We are actively working to preserve the physical artifacts as well as the stories and memories of life in one of America's concentration camps located at Poston, Arizona. It was named "Poston" or the "Colorado River Relocation Center", located on the Colorado River Indian Reservation during World War II. The Poston Community Alliance is a 501(c)(3)non-profit group.
California State University, Dominguez Hills is proud to announce the unveiling of a third painting in a series that commemorates the university’s 50th anniversary. “E Pluribus Unum” was created by South Bay artist Hatsuko Mary Higuchi (Poston block 318) . The evening included a reading and book signing by Dr. Don Hata, emeritus professor of history, of the 4th edition of “Japanese Americans and World War II: Mass Removal, Imprisonment, and Redress,” which he wrote with his late wife, Dr. Nadine Ishitani Hata, in 1974.
Hasuko Mary Higuchi & Donald Hata, PhD
Higuchi says that she created “E Pluribus Unum” to reflect the diversity of the student population at CSU Dominguez Hills, not only in ethnicity, but in circumstance.
“When President [Mildred] García invited me to create a painting for the 50th anniversary of the university, I decided the best way to most accurately depict the uniqueness of CSU Dominguez Hills would be to immerse myself in as many campus events as possible,” says Higuchi. “In the process, I met many students who, like me, were the first in their families to aspire to a university education. Like Ellis Island in New York Harbor, or Angel Island in San Francisco Bay, CSU Dominguez Hills is a port of entry to higher education and the American Dream.”
Hata, who introduced the book’s 4th edition last December at the Albany Civil rights Institute in Albany, Ga., says that the story of the Japanese American struggle for redress after World War II should be a lesson for all Americans regardless of ethnic origin and those who would violate their rights.
“Most U.S. history textbooks and teachers at all levels barely mention the World War II diaspora and gulag experience of Japanese Americans, and when they do, they still get it wrong,” says Hata. “They treat it as a one-time aberration, and fail to see it as one of many similar episodes that pervade U.S. history. Although the wartime convictions of individuals like Fred Korematsu were vacated in the lower courts, the right of all U.S. citizens to due process remains officially unprotected—hostage to any federal government claim of ‘military necessity.’ The question looms: In the wake of 9-11, can another group of Americans be targeted for racial profiling and mass incarceration?”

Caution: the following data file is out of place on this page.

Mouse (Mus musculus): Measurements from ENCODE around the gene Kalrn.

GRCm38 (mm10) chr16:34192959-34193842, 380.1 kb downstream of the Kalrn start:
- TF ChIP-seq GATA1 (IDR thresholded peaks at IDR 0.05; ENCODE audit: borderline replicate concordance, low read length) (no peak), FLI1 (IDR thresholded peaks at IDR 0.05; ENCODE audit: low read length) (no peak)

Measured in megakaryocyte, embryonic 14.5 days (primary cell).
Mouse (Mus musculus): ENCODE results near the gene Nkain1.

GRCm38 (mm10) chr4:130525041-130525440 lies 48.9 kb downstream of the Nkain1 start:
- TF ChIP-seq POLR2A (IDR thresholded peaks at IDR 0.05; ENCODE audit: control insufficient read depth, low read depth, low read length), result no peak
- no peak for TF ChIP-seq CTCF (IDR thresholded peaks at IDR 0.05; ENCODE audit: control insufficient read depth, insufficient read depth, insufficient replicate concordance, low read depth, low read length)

Donald T. Hata was born in 1939 in East Los Angeles and incarcerated at age 3 at Gila River, AZ., during World War II due to Executive Order 9066, which authorized the mass removal and incarceration of “all persons of Japanese ancestry” on the West Coast. He taught at CSU Dominguez Hills for 33 years and received the CSU Trustees systemwide “Outstanding Professor Award.” He was elected as planning commissioner and city councilman of the city of Gardena and served on the governing boards of the California Historical Society and Historical Society of Southern California, and was an elected officer of the American Historical Association.
Hatsuko Mary Higuchi, who was born in Los Angeles, was imprisoned with her family as a small child at the U.S. War Relocation Authority Concentration Camp in Poston, AZ, from 1942 to 1945. Many paintings in her “E.O. 9066” series reflect this chapter in American history with great pathos and have won top awards at major exhibitions hosted by the International Society of Acrylic Painters, the San Diego Watercolor Society International Exhibition, and the Western Federation of Watercolor Societies.
Last August, Hata and Higuchi spoke on “Kids in the Nikkei Gulag-Diaspora,” sharing recollections of their childhoods in the camps at the Manzanar National Historic Site Interpretive Center in Independence, Calif. Higuchi provided the cover art for the 4th edition of Hata’s book.